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State agency applies U.S. Supreme Court ruling on LGBT job rights to housing cases

State agency applies U.S. Supreme Court ruling on LGBT job rights to housing cases

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On the heels of the recent U.S. Supreme Court decision that banned workplace discrimination based on sexual orientation or gender identity, LGBT Nebraskans have scored another civil rights victory.

Nebraska’s anti-bias agency says it will now investigate and resolve cases alleging such discrimination not only in employment, but also in the sale and rental of housing.

The reason: the language regarding sex in Nebraska’s housing discrimination law is the same as in its workplace discrimination law — language the nation’s highest court has already interpreted to apply not just to people’s biological sex, but also to their sexual orientation or gender identity.

“We will now be investigating housing claims on the basis of sexual orientation and gender identity,” said Marna Munn, executive director of the Nebraska Equal Opportunity Commission. “We will investigate on that basis, and we will create a disposition on that basis.”

Munn said it will ultimately be up to a court to affirm whether the high court’s recent decision also extends to housing cases here. But she said it would be a stretch to think the U.S. Supreme Court would use different definitions of sex for workplace discrimination and housing discrimination. All the language is part of the same federal civil rights act, and Nebraska’s statutes mirror the language of the federal law.

A national expert on gay rights law said Nebraska appears to be the first state since the court’s groundbreaking decision to extend the same legal protections to housing. But Christy Mallory, legal director of the Williams Institute on Sexual Orientation and Gender Identity Law and Public Policy at UCLA, said she thinks other state anti-bias agencies are sure to follow.

“I think this is going to kind of have a snowball effect,” Mallory said. “Nebraska is out there ahead a little bit, but other states will catch up soon.”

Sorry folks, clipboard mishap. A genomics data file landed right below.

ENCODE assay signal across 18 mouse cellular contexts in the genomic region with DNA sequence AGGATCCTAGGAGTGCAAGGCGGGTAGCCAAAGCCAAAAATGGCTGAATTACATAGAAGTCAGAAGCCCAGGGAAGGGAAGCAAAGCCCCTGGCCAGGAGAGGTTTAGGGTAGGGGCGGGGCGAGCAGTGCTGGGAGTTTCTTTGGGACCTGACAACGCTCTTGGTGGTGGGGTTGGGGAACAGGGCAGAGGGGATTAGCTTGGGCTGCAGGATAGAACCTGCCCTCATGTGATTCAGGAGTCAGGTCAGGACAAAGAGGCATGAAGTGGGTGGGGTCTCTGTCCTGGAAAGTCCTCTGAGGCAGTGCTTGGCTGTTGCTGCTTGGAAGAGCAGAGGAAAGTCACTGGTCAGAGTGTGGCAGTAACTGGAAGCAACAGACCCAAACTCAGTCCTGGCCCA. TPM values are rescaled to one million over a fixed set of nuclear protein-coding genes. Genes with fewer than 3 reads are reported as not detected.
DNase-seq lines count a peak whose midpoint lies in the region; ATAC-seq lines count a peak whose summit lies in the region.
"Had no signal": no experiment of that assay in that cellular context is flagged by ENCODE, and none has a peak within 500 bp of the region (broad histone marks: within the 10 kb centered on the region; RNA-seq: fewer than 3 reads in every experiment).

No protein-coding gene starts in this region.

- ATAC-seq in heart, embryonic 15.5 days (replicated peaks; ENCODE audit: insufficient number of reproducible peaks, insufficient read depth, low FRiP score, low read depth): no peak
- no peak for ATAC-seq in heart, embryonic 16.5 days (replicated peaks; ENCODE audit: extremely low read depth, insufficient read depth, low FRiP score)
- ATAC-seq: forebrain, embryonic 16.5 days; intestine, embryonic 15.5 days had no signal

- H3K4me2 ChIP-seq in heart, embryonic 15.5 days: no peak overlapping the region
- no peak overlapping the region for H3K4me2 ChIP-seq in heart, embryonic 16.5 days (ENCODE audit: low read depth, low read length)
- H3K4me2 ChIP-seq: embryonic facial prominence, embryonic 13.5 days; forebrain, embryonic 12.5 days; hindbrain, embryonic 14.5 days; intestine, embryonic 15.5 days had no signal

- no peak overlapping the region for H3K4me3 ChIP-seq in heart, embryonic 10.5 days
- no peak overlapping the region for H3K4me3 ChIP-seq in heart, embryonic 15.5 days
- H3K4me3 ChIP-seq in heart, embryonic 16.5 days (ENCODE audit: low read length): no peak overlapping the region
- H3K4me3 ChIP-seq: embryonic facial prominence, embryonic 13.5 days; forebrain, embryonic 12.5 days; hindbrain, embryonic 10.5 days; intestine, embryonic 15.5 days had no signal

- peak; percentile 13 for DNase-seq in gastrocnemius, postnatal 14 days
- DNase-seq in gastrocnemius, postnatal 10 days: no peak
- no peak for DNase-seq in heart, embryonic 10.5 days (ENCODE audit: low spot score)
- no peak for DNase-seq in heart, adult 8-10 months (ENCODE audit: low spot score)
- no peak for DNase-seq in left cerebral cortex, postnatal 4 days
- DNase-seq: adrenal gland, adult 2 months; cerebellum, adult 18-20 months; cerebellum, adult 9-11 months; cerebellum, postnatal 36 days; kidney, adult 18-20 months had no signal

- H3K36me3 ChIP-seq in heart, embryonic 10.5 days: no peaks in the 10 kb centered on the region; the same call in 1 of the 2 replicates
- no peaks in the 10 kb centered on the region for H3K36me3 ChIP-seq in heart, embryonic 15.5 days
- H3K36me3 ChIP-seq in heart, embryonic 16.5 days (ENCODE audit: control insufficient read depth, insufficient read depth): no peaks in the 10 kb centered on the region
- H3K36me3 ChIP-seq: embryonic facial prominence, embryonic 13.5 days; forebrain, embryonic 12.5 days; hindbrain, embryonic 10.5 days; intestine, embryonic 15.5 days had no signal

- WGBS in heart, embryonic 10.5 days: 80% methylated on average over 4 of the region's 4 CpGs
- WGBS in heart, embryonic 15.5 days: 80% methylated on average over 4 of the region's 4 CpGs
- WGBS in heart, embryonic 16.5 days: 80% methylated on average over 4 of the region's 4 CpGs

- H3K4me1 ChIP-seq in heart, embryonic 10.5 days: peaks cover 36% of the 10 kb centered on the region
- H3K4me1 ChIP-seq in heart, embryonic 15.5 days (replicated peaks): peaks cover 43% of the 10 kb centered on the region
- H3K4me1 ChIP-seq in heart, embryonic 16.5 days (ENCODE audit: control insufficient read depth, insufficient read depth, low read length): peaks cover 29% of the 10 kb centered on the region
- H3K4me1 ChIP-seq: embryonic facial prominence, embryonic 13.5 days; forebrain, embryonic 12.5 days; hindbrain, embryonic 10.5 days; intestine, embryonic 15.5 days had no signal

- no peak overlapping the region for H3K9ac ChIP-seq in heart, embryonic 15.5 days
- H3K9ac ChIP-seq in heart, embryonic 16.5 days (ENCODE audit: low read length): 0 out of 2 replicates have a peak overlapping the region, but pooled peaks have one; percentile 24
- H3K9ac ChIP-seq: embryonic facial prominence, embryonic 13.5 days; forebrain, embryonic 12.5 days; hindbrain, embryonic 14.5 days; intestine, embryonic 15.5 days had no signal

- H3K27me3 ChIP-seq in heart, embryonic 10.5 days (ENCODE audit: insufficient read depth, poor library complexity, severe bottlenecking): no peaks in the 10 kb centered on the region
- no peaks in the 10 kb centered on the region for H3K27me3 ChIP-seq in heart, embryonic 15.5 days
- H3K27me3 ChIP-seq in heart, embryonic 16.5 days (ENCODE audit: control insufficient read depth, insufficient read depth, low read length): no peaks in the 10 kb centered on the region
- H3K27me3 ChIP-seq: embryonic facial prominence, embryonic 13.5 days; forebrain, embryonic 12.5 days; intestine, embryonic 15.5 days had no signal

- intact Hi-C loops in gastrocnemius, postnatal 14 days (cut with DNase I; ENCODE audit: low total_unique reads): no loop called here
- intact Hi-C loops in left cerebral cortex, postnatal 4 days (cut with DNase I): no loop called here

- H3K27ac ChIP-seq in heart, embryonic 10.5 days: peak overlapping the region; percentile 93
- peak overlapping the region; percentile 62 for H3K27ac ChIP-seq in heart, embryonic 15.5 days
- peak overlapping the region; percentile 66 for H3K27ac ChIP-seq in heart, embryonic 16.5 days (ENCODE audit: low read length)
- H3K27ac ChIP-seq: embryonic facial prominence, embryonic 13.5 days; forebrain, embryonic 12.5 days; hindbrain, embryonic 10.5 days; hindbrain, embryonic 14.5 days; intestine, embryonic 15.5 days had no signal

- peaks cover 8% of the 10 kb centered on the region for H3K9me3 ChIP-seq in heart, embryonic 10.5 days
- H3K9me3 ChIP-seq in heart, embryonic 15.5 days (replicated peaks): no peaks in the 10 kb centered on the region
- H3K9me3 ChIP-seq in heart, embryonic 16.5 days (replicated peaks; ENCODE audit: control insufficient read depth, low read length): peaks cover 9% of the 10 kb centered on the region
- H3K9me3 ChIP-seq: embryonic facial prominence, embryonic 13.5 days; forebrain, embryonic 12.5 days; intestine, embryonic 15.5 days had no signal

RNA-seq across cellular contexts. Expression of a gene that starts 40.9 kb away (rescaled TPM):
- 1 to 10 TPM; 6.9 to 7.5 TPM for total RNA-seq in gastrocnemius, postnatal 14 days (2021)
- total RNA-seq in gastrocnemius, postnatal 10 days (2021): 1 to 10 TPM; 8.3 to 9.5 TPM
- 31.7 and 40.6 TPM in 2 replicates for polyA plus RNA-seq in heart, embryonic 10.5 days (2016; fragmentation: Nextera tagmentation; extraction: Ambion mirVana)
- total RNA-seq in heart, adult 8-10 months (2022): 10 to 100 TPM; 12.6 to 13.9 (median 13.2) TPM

Sara Rips, the newly appointed LGBTQIA+ legal and policy counsel for ACLU Nebraska, agreed with and applauded the commission’s legal interpretation.

“We are ready to roll up our sleeves and protect the rights of Nebraskans so all can be treated according to our state motto: Equality Before the Law,” she said.

Before the Supreme Court ruling, Nebraska was among 25 states that had not enacted employment discrimination protections for LGBT workers. And at least 27 states had not barred such discrimination in housing.

Nebraska lawmakers passed a resolution Wednesday affirming the recent U.S. Supreme Court decision regarding employment discrimination. Legislators voted 28-8, with seven senators abstaining, to back the ruling.

Standing at the center of the LGBT rights debate is the federal Civil Rights Act, the 1960s-era legislation that barred discrimination based on race, color, religion, sex or national origin.

Two months ago, the U.S. Supreme Court’s 6-3 ruling in Bostock v. Clayton County held that Title VII of that act, which bars workplace discrimination, protects employees from discrimination based on sexual orientation or gender identity. The court ruled that discrimination based on sexual orientation and gender identity are forms of already prohibited sex discrimination.

The decision had immediate impact in Nebraska, where the Legislature had rejected such a law despite strong support from the state’s business community.